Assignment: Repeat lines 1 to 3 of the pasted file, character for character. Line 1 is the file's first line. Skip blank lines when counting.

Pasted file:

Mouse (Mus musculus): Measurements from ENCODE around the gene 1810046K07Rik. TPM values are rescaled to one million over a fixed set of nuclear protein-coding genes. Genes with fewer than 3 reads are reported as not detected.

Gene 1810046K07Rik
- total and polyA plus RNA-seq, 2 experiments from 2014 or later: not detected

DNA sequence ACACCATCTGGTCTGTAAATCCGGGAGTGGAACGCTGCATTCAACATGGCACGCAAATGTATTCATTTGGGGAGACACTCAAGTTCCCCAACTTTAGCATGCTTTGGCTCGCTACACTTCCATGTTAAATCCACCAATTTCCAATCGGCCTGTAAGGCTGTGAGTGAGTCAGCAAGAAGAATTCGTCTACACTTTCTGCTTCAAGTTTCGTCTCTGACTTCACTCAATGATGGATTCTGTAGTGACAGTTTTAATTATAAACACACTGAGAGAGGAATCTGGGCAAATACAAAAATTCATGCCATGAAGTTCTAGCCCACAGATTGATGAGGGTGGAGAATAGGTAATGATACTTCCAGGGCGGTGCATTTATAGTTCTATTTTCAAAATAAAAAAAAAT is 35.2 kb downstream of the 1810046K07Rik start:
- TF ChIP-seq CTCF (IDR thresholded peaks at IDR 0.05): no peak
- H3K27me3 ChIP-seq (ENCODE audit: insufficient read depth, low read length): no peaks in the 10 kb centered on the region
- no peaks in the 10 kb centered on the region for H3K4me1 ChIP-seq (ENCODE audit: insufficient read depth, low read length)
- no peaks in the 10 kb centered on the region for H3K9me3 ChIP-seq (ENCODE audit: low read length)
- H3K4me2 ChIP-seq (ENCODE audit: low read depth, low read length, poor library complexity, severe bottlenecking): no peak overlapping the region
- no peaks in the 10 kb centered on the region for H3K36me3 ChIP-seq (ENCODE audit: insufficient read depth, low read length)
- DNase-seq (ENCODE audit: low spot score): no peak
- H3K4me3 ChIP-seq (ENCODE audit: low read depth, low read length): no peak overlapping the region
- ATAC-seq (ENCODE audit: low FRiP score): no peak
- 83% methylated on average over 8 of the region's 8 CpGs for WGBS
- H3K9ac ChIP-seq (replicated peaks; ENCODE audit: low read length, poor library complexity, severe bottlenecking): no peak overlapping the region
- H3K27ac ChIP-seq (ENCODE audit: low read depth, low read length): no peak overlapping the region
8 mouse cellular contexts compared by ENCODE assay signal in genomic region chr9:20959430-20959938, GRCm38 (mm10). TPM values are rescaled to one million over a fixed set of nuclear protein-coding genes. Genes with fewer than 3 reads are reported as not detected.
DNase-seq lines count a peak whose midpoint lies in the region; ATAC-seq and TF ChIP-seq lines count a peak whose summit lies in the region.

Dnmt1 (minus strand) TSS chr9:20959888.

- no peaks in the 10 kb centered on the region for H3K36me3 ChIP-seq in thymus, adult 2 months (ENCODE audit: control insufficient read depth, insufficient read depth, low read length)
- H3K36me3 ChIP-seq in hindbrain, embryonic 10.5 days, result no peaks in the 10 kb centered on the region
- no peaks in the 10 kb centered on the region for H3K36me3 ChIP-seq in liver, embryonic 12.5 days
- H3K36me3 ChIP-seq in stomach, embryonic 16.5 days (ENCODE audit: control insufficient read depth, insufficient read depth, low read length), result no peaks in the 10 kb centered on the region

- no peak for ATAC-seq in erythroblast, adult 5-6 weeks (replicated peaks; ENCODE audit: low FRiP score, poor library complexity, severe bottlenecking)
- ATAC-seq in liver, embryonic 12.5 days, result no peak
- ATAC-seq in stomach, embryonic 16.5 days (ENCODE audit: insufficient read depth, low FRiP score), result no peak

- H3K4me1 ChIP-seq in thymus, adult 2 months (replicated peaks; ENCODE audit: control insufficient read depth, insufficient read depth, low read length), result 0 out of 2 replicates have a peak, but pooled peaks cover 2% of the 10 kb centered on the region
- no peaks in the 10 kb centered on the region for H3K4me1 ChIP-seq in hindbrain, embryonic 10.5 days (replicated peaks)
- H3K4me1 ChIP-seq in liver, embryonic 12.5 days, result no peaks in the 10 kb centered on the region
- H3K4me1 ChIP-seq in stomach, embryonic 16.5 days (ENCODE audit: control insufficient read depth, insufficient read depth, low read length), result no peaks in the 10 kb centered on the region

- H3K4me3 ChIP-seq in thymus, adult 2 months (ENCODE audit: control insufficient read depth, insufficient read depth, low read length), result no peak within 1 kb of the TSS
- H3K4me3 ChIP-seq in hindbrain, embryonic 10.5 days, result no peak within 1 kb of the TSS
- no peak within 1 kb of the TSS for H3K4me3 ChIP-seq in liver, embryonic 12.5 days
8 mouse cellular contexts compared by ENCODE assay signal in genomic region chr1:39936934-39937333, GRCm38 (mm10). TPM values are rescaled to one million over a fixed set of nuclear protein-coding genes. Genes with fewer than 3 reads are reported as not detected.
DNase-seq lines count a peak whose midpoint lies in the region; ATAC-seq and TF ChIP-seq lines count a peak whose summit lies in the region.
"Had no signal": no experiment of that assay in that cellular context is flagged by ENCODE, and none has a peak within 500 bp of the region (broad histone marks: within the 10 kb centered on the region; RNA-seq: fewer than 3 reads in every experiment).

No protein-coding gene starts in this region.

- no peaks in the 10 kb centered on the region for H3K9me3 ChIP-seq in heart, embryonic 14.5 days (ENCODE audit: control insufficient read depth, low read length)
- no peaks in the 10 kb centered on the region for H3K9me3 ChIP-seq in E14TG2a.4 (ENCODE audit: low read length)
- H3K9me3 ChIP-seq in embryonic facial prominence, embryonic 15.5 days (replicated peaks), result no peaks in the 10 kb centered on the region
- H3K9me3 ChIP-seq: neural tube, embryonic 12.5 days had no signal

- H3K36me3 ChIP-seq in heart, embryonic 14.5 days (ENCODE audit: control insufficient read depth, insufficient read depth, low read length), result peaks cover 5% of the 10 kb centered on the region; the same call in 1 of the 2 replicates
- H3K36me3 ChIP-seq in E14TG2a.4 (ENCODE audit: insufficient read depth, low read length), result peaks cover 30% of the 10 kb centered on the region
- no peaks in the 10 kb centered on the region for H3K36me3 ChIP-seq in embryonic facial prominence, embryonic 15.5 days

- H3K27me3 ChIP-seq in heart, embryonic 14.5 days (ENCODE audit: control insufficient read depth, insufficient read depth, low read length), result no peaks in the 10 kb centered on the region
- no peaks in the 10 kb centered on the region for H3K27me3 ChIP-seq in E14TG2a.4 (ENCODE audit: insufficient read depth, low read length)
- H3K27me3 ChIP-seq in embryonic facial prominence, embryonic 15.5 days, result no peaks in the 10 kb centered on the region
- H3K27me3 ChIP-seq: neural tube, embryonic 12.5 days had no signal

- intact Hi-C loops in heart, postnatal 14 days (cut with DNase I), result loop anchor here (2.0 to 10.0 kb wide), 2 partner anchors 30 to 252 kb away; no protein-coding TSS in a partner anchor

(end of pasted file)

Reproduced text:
Mouse (Mus musculus): Measurements from ENCODE around the gene 1810046K07Rik. TPM values are rescaled to one million over a fixed set of nuclear protein-coding genes. Genes with fewer than 3 reads are reported as not detected.

Gene 1810046K07Rik
- total and polyA plus RNA-seq, 2 experiments from 2014 or later: not detected